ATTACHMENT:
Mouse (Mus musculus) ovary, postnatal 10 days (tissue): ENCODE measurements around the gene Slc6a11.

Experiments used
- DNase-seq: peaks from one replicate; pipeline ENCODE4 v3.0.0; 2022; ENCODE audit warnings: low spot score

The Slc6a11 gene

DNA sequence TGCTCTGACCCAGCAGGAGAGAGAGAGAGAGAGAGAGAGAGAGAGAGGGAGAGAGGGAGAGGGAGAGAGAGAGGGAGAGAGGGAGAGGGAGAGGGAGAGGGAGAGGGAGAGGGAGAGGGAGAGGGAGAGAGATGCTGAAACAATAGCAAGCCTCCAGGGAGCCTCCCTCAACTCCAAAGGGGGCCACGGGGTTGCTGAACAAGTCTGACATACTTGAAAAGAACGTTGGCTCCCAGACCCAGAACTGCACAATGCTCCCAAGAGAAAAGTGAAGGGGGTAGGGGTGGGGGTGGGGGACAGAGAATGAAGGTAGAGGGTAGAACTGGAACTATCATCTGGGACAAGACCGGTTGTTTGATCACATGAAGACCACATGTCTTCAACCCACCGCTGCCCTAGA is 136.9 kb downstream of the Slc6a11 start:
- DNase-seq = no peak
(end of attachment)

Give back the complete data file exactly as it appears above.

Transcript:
Mouse (Mus musculus) ovary, postnatal 10 days (tissue): ENCODE measurements around the gene Slc6a11.

Experiments used
- DNase-seq: peaks from one replicate; pipeline ENCODE4 v3.0.0; 2022; ENCODE audit warnings: low spot score

The Slc6a11 gene

DNA sequence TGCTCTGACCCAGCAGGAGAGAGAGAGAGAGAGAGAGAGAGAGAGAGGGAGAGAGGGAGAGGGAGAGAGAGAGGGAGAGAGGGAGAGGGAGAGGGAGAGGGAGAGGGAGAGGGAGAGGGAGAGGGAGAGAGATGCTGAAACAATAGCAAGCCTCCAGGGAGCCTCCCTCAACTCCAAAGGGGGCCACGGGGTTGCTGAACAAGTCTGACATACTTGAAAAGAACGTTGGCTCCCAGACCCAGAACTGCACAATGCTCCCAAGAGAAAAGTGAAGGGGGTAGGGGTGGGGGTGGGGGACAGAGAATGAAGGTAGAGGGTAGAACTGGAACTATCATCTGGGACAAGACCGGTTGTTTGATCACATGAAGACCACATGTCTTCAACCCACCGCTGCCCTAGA is 136.9 kb downstream of the Slc6a11 start:
- DNase-seq = no peak